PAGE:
PM vows action on climate change as minister urges declaring ‘strategic threat’

Bennett offers Europe help amid flooding disaster, says issue is a ‘true global problem’; environment minister warns temperatures, sea level set to rise in coming decades

Sue Surkes is The Times of Israel's environment reporter.

Then-prime minister Naftali Bennett, left, speaks with Environmental Protection Minister Tamar Zandberg in the Knesset, on July 12, 2021. (Olivier Fitoussi/Flash90)
Then-prime minister Naftali Bennett, left, speaks with Environmental Protection Minister Tamar Zandberg in the Knesset, on July 12, 2021. (Olivier Fitoussi/Flash90)

Prime Minister Naftali Bennett vowed Monday to take action on climate change, acknowledging that it was a “true global problem,” as Environmental Protection Minister Tamar Zandberg called on the new government to declare the matter a strategic threat amid the many weather-related disasters that have struck the globe this month, and as Israel sweltered through a heatwave.

During the weekly cabinet meeting, Bennett referred to heavy rainfall in Europe that has caused deadly and devastating flooding over the past week.

In Germany and Belgium alone, several days of extreme rainfall have left at least 183 people dead and dozens missing as streets, houses and vehicles were swept away by fast-flowing rivers that burst their banks and by ensuing landslides.

“A word to our friends in Germany and Belgium, who are going through an unbearable natural disaster these days. On behalf of the government of Israel and Israeli citizens, I want to offer our condolences for the loss of life and the widespread devastation,” Bennett said, adding that Israel was prepared to offer help as needed.

“The issue of climate change is a true global problem,” he added. “The government of Israel treats it as such, and we will soon present steps to be taken in this context.”

In a letter Zandberg sent earlier in the day to Bennett, she warned that temperatures in Israel were on track to rise by up to four degrees by 2050 compared with 1950, that the sea locally was rising by 0.5 centimeters annually, threatening coastal communities, and that while in some parts of the country extreme rainfall events were increasing, other areas, particularly in the northeast, were slowly drying up.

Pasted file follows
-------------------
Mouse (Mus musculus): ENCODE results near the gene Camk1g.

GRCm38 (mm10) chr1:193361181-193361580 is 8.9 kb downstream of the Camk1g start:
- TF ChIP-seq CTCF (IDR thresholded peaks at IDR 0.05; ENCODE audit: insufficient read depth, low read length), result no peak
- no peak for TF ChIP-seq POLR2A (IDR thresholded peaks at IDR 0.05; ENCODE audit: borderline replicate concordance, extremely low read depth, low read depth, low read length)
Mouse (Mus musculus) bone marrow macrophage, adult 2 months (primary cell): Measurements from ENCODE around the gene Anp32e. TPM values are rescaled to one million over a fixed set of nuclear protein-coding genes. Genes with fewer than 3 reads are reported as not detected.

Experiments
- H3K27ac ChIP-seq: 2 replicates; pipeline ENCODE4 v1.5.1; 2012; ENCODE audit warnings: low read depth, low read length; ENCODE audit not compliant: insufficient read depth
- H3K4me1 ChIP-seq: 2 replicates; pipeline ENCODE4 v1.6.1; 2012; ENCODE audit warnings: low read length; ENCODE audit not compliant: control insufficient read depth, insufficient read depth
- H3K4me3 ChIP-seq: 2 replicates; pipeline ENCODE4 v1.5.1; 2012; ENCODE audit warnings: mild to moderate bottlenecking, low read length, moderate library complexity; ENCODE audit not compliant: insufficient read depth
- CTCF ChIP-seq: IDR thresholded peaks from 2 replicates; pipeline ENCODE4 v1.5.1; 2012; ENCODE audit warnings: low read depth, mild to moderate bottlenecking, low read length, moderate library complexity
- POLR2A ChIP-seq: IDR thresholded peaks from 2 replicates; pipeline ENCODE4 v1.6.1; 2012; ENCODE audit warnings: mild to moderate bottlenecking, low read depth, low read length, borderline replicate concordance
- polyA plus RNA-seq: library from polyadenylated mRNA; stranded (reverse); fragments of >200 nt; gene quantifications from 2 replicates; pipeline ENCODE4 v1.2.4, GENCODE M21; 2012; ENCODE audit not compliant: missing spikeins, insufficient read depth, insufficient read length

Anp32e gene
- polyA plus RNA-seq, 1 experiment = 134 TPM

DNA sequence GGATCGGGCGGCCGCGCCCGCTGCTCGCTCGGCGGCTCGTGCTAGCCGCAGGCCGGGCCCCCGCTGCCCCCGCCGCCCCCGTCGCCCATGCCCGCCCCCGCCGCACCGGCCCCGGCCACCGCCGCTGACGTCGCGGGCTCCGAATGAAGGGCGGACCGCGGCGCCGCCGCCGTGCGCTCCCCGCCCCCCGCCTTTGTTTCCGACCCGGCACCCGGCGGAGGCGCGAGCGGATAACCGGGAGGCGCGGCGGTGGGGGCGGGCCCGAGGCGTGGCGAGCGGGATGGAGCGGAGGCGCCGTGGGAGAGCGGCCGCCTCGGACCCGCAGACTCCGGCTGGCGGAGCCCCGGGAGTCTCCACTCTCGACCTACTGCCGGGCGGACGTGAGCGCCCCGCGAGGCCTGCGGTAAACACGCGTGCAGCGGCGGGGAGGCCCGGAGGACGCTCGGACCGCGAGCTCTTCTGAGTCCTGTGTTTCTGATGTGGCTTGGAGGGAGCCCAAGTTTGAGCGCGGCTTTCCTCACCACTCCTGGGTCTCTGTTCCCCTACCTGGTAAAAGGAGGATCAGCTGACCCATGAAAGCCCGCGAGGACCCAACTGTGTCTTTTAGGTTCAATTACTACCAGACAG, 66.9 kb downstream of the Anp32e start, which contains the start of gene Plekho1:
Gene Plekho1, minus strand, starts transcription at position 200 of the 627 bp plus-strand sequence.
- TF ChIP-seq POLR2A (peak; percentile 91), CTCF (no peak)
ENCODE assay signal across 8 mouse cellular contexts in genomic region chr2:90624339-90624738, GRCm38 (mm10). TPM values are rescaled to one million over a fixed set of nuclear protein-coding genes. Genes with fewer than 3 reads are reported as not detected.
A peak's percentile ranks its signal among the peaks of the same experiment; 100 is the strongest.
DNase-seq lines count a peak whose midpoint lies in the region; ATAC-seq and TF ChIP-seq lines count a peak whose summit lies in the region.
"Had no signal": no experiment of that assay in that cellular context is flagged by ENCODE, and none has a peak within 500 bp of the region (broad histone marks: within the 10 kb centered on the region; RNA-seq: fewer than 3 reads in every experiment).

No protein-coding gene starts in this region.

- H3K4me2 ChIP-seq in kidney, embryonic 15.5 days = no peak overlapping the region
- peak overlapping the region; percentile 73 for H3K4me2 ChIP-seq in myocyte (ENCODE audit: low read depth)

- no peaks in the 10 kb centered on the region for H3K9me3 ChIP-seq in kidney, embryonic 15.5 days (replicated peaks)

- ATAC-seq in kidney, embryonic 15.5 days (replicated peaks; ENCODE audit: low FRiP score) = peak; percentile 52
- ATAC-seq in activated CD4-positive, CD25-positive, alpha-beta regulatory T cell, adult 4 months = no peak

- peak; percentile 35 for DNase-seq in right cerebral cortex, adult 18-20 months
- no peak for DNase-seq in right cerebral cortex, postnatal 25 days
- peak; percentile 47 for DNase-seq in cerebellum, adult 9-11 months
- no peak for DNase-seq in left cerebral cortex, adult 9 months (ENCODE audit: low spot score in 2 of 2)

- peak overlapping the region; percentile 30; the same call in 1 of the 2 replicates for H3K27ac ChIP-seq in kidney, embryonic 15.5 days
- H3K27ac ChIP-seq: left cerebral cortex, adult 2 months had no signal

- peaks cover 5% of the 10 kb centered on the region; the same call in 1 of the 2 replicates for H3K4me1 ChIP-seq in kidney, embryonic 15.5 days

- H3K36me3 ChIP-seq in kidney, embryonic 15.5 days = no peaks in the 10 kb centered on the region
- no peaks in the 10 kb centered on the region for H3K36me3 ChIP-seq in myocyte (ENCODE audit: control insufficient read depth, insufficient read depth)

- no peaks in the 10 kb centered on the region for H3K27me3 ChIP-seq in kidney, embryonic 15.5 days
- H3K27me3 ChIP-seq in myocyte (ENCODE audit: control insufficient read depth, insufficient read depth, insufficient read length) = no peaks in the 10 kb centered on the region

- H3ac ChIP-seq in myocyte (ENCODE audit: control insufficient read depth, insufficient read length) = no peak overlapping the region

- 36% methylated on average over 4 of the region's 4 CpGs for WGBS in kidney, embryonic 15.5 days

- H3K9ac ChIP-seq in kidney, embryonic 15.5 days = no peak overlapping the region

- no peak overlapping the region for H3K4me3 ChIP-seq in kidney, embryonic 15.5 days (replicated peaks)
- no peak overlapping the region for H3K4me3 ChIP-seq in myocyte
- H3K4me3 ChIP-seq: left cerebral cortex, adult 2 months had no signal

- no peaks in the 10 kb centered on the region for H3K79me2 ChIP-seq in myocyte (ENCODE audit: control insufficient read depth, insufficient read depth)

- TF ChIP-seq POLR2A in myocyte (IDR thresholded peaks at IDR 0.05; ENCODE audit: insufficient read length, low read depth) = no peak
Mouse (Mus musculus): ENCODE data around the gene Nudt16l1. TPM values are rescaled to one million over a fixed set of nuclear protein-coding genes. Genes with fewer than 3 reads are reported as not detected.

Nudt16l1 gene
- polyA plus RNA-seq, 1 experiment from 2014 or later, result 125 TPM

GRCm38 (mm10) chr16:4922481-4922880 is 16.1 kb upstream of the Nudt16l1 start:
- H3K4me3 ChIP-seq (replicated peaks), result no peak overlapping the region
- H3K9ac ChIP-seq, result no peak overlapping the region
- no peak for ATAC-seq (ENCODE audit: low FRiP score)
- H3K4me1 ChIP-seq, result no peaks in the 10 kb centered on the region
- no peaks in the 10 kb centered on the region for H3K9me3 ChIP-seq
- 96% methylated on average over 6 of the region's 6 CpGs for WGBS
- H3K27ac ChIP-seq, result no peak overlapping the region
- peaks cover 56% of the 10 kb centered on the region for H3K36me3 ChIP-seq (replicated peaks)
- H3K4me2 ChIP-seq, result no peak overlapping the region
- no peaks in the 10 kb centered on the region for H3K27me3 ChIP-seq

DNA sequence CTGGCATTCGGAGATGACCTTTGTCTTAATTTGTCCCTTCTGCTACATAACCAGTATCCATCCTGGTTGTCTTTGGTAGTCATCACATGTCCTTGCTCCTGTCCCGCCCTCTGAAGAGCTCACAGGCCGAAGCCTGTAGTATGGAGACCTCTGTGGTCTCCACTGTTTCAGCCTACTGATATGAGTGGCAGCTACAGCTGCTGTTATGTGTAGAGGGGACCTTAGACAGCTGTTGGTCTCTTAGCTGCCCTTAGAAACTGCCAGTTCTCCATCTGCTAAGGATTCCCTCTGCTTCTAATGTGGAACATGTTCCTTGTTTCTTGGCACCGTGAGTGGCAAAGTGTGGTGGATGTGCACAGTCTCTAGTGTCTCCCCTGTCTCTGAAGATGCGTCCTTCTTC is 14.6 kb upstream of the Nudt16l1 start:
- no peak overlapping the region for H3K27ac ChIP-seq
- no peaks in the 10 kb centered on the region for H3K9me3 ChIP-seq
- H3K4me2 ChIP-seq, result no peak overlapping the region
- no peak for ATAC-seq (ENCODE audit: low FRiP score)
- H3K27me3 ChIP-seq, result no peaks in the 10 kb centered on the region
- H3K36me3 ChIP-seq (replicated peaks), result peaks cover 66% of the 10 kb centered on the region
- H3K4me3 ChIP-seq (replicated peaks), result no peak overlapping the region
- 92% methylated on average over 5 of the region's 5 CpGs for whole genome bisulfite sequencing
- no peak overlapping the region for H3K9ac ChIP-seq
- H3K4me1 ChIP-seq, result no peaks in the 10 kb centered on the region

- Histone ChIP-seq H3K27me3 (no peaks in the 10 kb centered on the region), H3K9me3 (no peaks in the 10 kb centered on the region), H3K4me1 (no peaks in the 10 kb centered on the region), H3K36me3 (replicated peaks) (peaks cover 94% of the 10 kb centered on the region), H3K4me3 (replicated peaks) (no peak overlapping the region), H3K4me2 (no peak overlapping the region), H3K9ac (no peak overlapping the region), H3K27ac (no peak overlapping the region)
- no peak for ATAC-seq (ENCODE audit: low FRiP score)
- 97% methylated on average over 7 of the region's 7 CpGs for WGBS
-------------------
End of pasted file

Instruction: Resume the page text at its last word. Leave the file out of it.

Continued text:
The government should penalize fossil fuel polluters via a carbon tax and ensure that the country is properly prepared for the consequences of global warming.

Israel, she wrote, is in one of the most sensitive climate change locations in the world and is heating up at a faster rate than the global average.

“The government, entrusted with the lives of the people of Israel, as well as their quality of life and health, is required to prepare for emergencies, certainly predetermined emergencies, such as the climate crisis and its consequences,” Zandberg wrote.

She noted that dozens of other countries have already declared climate emergencies “and are working in recent years to reduce the risk and increase national resilience.”

A damaged car and debris are strewn on a front lawn after flooding in Pepinster, Belgium, July 17, 2021. (Virginia Mayo/AP)

Zandberg also pointed to recent heatwaves in North America and deadly flooding in Europe.

“There is broad consensus among scientists and climate experts according to whom these events are just the beginning of what is expected in the future,” she wrote. “We must urgently prepare for the effects of climate change in order to protect, first and foremost, human life.”

On Sunday, environmental lobby group Adam Teva V’Din sounded a warning that the country is not prepared to face flooding due to the climate crisis in the coming rainy seasons.

It called on Israel to “lead the global awakening in the face of the climate crisis that is already hitting us and lead the transition to a low-carbon global economy.”

The group said rainwater runoff is not properly managed in Israel, leading to loss of life and property damage, as was seen last year when five people were killed during flooding incidents.

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